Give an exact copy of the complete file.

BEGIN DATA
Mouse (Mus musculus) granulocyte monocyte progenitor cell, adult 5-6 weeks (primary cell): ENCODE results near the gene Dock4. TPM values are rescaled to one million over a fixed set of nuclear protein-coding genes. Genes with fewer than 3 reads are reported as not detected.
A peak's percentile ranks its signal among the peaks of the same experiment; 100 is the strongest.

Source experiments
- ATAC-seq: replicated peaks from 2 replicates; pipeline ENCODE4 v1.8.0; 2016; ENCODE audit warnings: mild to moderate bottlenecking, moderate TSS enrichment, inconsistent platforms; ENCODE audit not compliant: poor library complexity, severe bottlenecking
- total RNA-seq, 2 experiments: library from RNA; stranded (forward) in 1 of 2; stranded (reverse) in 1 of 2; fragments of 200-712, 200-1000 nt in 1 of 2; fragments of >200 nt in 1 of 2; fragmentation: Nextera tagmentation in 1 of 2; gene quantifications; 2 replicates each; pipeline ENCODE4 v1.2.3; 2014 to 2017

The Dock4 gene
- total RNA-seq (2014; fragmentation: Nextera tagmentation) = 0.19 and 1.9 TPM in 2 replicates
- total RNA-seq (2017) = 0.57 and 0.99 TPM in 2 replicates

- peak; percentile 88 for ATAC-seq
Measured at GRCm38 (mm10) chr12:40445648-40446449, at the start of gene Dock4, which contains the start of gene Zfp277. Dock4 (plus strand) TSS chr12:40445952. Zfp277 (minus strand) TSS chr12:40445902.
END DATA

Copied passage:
Mouse (Mus musculus) granulocyte monocyte progenitor cell, adult 5-6 weeks (primary cell): ENCODE results near the gene Dock4. TPM values are rescaled to one million over a fixed set of nuclear protein-coding genes. Genes with fewer than 3 reads are reported as not detected.
A peak's percentile ranks its signal among the peaks of the same experiment; 100 is the strongest.

Source experiments
- ATAC-seq: replicated peaks from 2 replicates; pipeline ENCODE4 v1.8.0; 2016; ENCODE audit warnings: mild to moderate bottlenecking, moderate TSS enrichment, inconsistent platforms; ENCODE audit not compliant: poor library complexity, severe bottlenecking
- total RNA-seq, 2 experiments: library from RNA; stranded (forward) in 1 of 2; stranded (reverse) in 1 of 2; fragments of 200-712, 200-1000 nt in 1 of 2; fragments of >200 nt in 1 of 2; fragmentation: Nextera tagmentation in 1 of 2; gene quantifications; 2 replicates each; pipeline ENCODE4 v1.2.3; 2014 to 2017

The Dock4 gene
- total RNA-seq (2014; fragmentation: Nextera tagmentation) = 0.19 and 1.9 TPM in 2 replicates
- total RNA-seq (2017) = 0.57 and 0.99 TPM in 2 replicates

- peak; percentile 88 for ATAC-seq
Measured at GRCm38 (mm10) chr12:40445648-40446449, at the start of gene Dock4, which contains the start of gene Zfp277. Dock4 (plus strand) TSS chr12:40445952. Zfp277 (minus strand) TSS chr12:40445902.